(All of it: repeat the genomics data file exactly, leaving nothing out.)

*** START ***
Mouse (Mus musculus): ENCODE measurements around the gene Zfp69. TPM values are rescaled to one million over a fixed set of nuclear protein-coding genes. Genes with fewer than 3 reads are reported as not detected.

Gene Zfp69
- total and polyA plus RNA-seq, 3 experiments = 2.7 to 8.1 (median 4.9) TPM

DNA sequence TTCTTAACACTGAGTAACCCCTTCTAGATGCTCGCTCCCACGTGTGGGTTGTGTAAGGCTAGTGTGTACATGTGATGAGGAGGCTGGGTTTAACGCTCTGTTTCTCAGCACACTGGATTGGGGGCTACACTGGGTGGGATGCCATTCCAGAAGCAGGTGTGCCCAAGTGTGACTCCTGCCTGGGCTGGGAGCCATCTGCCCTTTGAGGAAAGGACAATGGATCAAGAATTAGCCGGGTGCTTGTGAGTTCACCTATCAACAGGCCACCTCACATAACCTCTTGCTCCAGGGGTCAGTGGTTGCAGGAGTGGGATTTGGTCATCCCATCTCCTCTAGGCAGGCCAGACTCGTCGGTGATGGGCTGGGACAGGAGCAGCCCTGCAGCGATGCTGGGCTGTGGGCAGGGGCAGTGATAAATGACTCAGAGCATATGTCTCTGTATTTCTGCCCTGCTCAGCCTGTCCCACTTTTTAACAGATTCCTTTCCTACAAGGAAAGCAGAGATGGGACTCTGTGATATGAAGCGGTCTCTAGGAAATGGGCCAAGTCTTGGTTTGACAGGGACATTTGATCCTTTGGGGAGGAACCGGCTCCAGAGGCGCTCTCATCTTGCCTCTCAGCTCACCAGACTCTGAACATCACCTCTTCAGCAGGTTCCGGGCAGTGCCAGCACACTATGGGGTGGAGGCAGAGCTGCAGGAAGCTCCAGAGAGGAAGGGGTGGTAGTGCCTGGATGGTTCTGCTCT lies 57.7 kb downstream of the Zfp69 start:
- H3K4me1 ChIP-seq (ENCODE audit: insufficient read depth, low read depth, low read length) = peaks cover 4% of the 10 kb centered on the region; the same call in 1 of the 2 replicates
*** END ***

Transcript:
Mouse (Mus musculus): ENCODE measurements around the gene Zfp69. TPM values are rescaled to one million over a fixed set of nuclear protein-coding genes. Genes with fewer than 3 reads are reported as not detected.

Gene Zfp69
- total and polyA plus RNA-seq, 3 experiments = 2.7 to 8.1 (median 4.9) TPM

DNA sequence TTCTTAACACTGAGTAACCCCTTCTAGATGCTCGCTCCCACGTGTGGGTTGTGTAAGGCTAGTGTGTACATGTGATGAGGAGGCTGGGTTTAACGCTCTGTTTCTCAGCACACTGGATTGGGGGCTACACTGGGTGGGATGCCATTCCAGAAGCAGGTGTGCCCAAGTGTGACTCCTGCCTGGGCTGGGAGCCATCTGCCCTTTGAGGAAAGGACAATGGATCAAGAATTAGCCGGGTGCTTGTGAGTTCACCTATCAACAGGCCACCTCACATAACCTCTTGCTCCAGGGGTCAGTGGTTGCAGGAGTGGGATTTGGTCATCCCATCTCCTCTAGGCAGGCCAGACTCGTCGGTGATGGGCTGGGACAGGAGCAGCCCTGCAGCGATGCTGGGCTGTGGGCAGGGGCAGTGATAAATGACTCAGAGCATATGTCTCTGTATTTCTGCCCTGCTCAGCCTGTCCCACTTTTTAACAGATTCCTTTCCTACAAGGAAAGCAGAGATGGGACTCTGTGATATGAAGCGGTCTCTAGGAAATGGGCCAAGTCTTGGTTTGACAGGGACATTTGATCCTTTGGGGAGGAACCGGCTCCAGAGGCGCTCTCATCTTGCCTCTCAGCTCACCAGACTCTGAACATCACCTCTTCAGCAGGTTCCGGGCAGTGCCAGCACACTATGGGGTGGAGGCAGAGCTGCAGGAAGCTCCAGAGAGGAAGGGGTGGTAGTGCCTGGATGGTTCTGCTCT lies 57.7 kb downstream of the Zfp69 start:
- H3K4me1 ChIP-seq (ENCODE audit: insufficient read depth, low read depth, low read length) = peaks cover 4% of the 10 kb centered on the region; the same call in 1 of the 2 replicates